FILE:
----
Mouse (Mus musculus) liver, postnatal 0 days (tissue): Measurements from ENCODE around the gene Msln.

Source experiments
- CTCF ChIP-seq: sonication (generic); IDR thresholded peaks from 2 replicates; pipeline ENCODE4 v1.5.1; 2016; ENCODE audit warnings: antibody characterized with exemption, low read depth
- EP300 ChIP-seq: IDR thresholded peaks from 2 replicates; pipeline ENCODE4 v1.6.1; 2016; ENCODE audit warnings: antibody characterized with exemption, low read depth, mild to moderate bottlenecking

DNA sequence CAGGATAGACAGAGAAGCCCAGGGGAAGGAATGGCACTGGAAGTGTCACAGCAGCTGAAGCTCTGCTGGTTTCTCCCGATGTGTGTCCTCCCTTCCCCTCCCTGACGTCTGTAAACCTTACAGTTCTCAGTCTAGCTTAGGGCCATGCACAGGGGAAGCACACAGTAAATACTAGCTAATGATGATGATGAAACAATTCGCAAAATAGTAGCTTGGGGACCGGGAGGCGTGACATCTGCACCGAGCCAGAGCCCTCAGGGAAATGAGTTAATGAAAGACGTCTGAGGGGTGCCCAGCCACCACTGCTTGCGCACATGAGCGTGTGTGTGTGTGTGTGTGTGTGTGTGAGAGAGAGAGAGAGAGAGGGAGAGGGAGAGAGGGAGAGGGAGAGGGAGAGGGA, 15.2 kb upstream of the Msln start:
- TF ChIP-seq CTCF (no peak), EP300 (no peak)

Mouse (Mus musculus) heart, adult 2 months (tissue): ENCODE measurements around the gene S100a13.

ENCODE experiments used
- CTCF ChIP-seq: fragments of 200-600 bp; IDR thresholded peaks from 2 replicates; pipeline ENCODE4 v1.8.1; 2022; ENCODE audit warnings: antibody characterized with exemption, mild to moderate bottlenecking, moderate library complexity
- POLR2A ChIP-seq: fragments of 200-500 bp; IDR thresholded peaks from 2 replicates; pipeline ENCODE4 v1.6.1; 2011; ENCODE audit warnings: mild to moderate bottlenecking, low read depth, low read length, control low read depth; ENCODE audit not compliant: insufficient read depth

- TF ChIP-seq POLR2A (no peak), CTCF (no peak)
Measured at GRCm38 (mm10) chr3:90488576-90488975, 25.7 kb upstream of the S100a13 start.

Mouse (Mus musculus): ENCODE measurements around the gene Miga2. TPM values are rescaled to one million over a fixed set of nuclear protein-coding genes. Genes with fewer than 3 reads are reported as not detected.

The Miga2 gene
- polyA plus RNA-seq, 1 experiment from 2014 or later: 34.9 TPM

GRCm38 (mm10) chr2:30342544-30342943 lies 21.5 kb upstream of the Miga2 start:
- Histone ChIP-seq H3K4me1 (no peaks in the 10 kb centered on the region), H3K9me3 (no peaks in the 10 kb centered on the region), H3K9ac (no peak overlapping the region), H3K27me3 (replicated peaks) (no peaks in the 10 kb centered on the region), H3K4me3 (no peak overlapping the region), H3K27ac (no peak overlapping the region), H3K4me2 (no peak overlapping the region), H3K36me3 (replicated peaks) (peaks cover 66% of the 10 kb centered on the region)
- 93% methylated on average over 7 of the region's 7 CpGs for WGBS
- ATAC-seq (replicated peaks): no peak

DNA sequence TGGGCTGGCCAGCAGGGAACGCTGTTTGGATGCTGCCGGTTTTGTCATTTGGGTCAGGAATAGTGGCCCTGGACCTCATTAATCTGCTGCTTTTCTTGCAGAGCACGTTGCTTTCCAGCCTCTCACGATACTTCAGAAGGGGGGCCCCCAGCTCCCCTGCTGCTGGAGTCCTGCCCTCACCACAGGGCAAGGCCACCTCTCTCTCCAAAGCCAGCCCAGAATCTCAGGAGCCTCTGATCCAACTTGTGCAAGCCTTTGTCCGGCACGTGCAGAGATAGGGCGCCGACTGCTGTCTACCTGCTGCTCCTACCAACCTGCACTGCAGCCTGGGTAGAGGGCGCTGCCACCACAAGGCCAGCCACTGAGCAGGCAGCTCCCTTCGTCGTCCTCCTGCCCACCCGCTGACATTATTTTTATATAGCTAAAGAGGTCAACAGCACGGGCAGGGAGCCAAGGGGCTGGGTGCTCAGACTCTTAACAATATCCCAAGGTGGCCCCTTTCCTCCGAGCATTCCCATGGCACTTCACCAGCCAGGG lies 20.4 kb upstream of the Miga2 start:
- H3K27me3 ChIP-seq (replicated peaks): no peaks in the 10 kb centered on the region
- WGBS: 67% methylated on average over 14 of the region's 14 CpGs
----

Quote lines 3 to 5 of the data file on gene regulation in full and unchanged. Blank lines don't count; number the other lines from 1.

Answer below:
- CTCF ChIP-seq: sonication (generic); IDR thresholded peaks from 2 replicates; pipeline ENCODE4 v1.5.1; 2016; ENCODE audit warnings: antibody characterized with exemption, low read depth
- EP300 ChIP-seq: IDR thresholded peaks from 2 replicates; pipeline ENCODE4 v1.6.1; 2016; ENCODE audit warnings: antibody characterized with exemption, low read depth, mild to moderate bottlenecking

DNA sequence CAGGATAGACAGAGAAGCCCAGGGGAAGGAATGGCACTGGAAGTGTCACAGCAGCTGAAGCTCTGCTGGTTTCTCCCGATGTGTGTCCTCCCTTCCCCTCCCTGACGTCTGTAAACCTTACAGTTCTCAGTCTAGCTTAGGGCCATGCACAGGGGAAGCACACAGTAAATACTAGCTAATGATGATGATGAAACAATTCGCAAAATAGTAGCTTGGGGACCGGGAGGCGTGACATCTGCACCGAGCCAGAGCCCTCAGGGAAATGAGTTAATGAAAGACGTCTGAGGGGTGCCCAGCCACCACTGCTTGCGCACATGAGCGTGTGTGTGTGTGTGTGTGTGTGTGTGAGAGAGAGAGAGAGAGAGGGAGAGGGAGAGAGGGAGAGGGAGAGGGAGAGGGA, 15.2 kb upstream of the Msln start: